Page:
Adams said, “A recent poll found over 50 percent of Americans are aware of this campaign, up from 30 percent six months ago. More concerning is that 27 percent in that poll said the campaign has influenced their decision to eat less meat one day a week.”
“The campaign has been around for a number of years but in last year and half has picked up more steam because marketers have been promoting it more and bringing in new and different arguments to support their case,” Johnson said. “However, there is a lot of misinformation being provided to the public because the organization behind the campaign is animal-rights oriented and would like to see meatless meals seven days a week, not just Mondays.”
Johnson adds that the campaign has a two-pronged approach. At first it was just eliminating meat for so-called health reasons with animal rights agenda behind it, but now it’s being tied to environmental issues to further attack the animal ag industry. Unfortunately this, too, is based on a lot of false information, she said.
“In secondary and elementary schools it’s more of a program to add alternatives to meat, though some alternatives include macaroni and cheese or grilled cheese, so it’s different than meat, but not necessarily animal-free,” she explained. “The concern is mainly the agenda that is behind the campaign more than the concern that alternatives are being offered on the menu.”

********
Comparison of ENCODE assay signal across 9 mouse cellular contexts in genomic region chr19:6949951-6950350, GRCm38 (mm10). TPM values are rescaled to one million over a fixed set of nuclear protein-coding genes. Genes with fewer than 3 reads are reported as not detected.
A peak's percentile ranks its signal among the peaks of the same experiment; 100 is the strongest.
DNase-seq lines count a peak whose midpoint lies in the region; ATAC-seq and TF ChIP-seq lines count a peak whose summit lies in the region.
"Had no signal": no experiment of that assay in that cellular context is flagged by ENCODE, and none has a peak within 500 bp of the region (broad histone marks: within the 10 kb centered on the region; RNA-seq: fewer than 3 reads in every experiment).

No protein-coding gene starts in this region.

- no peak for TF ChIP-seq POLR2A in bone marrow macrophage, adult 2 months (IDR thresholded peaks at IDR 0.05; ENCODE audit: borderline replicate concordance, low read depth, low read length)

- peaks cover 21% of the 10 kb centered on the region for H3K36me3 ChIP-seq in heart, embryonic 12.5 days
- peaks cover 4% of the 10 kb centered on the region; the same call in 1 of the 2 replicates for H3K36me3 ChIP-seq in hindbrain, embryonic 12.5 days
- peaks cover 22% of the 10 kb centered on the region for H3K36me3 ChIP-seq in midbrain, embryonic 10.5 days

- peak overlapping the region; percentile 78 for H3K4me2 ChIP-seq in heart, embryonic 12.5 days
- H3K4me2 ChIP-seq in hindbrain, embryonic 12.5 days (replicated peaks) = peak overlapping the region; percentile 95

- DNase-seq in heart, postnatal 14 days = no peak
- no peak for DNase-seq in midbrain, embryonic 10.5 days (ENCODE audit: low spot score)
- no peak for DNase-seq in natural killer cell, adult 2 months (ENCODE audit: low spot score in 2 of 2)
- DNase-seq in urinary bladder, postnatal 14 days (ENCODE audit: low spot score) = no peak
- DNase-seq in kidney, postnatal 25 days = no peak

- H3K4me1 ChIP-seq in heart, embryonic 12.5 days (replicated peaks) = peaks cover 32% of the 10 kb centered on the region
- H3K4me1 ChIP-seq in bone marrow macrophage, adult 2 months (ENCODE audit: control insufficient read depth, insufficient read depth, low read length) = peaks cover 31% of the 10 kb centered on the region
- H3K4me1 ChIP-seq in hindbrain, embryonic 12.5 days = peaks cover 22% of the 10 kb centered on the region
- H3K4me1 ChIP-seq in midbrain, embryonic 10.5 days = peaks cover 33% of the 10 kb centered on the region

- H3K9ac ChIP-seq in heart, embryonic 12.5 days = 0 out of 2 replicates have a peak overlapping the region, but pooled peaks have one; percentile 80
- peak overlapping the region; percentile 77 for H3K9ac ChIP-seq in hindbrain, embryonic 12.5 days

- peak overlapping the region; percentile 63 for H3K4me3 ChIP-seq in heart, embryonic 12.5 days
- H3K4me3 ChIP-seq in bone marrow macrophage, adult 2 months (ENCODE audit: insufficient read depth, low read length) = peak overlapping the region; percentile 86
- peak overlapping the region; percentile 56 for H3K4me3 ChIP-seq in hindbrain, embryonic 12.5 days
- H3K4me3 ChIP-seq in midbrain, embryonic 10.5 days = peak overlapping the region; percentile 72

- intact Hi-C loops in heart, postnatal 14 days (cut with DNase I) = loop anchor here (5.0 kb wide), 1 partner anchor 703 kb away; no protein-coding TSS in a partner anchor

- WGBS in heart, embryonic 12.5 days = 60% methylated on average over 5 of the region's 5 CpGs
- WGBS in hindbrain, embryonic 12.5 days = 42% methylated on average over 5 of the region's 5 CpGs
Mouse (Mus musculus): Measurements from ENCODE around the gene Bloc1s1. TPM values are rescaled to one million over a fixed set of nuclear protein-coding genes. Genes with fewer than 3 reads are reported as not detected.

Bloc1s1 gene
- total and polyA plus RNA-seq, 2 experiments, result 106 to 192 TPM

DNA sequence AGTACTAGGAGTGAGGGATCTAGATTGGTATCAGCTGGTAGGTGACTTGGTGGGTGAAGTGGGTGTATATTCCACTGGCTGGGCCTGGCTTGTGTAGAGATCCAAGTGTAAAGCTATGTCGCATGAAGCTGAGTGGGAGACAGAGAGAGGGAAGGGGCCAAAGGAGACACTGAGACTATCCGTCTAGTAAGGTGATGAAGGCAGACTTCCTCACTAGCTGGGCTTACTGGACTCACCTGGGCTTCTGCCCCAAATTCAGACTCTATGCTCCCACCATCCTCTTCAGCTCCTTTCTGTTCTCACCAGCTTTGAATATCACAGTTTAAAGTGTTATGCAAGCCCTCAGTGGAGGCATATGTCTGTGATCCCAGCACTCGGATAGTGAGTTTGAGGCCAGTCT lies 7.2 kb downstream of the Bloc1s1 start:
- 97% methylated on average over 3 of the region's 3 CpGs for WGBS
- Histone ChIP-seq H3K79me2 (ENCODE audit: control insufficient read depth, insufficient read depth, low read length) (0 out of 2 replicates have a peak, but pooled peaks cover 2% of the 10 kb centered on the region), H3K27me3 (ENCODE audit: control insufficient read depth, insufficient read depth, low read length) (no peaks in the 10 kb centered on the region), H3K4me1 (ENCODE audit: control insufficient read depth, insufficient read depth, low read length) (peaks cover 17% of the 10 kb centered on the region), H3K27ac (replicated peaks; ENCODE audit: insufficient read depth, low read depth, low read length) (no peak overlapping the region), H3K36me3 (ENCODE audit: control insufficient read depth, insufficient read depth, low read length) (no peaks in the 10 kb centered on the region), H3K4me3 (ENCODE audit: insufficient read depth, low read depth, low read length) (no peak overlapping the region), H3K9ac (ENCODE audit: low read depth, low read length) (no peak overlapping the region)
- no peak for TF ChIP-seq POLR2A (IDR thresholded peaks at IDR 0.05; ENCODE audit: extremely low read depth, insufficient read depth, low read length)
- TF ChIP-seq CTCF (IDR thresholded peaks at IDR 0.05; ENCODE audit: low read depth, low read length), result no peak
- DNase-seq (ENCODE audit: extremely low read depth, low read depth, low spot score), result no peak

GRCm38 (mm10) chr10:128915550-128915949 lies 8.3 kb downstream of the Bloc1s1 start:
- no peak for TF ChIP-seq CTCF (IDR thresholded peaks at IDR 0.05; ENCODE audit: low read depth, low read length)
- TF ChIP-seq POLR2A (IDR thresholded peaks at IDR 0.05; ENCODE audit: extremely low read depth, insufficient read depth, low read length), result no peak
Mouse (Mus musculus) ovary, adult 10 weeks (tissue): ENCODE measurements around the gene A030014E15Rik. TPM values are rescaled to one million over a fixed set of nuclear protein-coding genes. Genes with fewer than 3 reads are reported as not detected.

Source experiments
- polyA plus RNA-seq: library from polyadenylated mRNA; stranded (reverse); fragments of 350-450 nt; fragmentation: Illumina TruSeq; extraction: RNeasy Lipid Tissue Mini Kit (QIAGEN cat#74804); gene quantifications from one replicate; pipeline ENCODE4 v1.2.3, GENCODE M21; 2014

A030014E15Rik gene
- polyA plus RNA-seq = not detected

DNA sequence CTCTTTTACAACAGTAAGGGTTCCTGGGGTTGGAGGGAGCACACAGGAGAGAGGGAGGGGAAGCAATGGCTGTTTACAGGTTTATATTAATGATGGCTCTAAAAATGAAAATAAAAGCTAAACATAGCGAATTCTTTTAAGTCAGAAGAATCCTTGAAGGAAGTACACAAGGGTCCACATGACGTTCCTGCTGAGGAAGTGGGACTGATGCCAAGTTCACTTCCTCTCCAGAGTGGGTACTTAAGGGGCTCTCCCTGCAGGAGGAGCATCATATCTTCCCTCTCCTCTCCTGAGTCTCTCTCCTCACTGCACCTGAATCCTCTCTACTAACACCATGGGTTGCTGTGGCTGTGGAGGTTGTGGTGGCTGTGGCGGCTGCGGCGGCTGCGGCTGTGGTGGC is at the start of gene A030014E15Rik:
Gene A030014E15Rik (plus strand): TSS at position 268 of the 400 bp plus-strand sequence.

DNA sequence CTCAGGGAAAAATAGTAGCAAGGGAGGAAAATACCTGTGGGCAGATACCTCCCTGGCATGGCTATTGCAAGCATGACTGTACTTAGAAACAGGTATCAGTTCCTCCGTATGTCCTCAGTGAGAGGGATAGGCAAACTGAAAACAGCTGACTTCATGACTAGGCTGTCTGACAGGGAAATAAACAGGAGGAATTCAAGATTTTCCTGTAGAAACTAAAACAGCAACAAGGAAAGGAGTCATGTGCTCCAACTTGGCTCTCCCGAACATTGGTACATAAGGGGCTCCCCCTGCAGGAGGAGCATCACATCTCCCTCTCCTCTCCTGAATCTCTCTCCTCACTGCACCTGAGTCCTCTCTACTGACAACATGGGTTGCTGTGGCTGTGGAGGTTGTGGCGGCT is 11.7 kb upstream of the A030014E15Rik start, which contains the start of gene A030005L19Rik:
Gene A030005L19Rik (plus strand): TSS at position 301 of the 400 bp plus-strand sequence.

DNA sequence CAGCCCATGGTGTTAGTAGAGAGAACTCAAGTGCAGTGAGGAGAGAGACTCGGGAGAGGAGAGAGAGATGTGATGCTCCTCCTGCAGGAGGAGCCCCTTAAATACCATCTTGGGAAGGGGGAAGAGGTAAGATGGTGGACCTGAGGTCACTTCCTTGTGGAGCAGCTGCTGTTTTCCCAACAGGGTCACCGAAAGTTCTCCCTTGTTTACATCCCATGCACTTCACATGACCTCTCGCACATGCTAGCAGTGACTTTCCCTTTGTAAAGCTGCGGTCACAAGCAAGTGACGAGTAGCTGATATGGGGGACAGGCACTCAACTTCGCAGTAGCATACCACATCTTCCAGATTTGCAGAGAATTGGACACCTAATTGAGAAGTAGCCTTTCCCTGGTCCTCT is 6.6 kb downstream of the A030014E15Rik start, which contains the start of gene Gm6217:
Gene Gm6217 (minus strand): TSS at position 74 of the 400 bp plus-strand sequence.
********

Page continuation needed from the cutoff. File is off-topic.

The Animal Agriculture Alliance has been coordinating efforts to gather resources for people concerned with this campaign. “We are concerned that more school districts are promoting it to kids; kids are potentially not making right decisions regarding their protein needs,” Johnson told Adams. “They may be choosing alternatives that doesn’t mean they are necessarily healthier. If some districts opt out of offer any sort of animal protein and this may be only meal some kids get during the day that includes protein, so there are a lot of concerns.”
If a school district appears to be promoting a meatless day, that sends a signal that they are in favor or promoting it as being good, and misinformation can form around it. “From a nutritional standpoint there is nothing that supports the elimination of meat and poultry products from the diet,” Johnson stated. “Meat/animal protein is the one area that the consumers are not overeating.” Unfortunately, if schools promote this to students, students may buy in and they don’t understand the nutritional consequences if they are not including protein in the diet.